Force used at fracking site protests 165 times in 19 days – Lancashire Police

Police officers used force at protests over Cuadrilla’s Preston New Road shale gas site nearly nine times a day on average in the first half of July, according to data from Lancashire Constabulary.

Figures released in response to a Freedom of Information request show that over 19 days starting on 1 July, officers filed 165 “Use of Force” reports which referred to Preston New Road.




Brilliant letter in the LSE!

Thank you Trina

Dear Sir,

Dismayed by the recent NERC announcement (of £8 million to begin research into the environmental effects of fracking), and disturbed by the reports of policing at the Preston New Road site, this particular ‘guinea pig’ decided to visit Cuadrilla’s site to see it first-hand.

While there, a lock-on occurred, it was over very quickly and was ‘successful’ despite the attempts to prevent it by Cuadrilla security guards and police. The police wear yellow hi-viz jackets and the private security wear orange, so both stood out in the activity.

It was clear to me that the security guards were assaulting the protesters, while the police that I saw, were on the outside edge of the group doing little.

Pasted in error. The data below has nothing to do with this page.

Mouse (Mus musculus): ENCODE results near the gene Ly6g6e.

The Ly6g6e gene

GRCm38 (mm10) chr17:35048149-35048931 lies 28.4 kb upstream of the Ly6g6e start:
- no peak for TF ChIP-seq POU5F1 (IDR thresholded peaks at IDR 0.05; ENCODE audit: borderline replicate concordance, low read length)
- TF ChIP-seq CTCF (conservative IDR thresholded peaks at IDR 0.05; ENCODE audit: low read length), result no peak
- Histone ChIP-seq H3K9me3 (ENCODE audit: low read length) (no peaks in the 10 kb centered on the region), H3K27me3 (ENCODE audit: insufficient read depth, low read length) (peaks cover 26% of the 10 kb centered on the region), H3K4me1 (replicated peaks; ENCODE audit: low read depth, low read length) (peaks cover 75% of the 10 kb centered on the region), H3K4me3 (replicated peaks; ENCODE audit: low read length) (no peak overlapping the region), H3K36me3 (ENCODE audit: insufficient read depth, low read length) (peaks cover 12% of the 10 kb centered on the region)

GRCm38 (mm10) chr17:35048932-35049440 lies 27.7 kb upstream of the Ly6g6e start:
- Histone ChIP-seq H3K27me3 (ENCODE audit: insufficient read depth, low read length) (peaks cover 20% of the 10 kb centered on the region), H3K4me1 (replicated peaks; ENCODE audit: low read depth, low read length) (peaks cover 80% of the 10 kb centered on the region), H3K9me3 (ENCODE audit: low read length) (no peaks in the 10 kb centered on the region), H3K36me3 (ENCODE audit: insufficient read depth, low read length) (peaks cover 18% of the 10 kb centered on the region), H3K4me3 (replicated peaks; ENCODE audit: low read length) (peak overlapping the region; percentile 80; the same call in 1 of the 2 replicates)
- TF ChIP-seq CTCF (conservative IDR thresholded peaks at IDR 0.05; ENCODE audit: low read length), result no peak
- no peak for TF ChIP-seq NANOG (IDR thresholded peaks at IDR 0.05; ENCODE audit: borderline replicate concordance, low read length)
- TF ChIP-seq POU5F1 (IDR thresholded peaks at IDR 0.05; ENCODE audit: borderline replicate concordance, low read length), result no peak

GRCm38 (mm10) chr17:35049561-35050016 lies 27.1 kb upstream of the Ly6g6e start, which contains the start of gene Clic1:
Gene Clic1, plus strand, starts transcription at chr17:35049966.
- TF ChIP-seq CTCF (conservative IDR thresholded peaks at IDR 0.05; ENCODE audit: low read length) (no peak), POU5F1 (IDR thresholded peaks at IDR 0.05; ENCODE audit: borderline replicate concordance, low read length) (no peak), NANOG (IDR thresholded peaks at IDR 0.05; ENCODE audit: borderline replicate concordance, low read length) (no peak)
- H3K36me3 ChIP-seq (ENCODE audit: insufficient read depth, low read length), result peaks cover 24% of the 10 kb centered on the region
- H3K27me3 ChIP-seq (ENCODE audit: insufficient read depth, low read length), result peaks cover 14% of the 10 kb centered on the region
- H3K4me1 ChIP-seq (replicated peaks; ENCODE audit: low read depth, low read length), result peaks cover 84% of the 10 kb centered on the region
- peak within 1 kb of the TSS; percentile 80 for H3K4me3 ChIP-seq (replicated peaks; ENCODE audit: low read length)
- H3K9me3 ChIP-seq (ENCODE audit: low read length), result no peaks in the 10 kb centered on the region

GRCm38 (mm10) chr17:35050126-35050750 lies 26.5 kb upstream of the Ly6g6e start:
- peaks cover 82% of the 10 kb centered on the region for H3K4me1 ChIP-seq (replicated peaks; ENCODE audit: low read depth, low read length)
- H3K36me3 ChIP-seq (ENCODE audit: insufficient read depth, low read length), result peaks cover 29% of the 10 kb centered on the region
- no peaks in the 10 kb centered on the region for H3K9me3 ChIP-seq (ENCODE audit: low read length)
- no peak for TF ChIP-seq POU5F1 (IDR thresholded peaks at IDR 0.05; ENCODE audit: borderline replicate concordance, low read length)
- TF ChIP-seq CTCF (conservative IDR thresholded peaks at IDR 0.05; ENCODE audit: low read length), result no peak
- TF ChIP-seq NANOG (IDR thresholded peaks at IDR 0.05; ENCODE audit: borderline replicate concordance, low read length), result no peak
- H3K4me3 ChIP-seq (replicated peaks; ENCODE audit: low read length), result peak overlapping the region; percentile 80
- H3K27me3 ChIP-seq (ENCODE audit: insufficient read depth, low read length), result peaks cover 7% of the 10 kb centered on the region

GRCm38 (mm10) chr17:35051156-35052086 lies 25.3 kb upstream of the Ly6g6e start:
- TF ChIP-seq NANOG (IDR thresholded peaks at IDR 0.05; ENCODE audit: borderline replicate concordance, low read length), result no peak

I subsequently spoke to a police officer to suggest that the police should have been controlling and removing the aggressive security men, in order to calm the situation, rather than moving away some of the observers.

His argument was that it was the duty of the security to come to the aid/defence of the police, that security are trained in handling such situations, and it is different in the centre of the melee … oh and that he would ‘Never say Never’ when I doubted that he would thump someone.

Having now watched filming from within the centre of that group, my opinion has not changed; the security men were at the heart of the action and were attacking the protesters. I do not accept that men employed to guard a site should be out on the public highway at all, let alone assaulting the general public.

The police were not under threat, and reinforcements arrived quickly, I counted 50 men on the ground and 16 marked vehicles soon afterwards. I was dismayed by the violence of the security guards, the lack of effective police action, and the subsequent refusal of the police officer to acknowledge my concern.

However as I write this, on 31st July, I see that the police are present in great strength, vastly outnumbering the protesters. I am certain that police are trained to far higher standards than security guards, and yet today they themselves are behaving aggressively in an unrestrained fashion. It is no wonder that friends, who have lived here all their lives, and always respected the police, feel shocked and betrayed.

The consequences of Cuadrilla’s operation will outlast the obvious ones of traffic and noise – trust in the independence of the police, once lost, is not going to be regained.


T Froud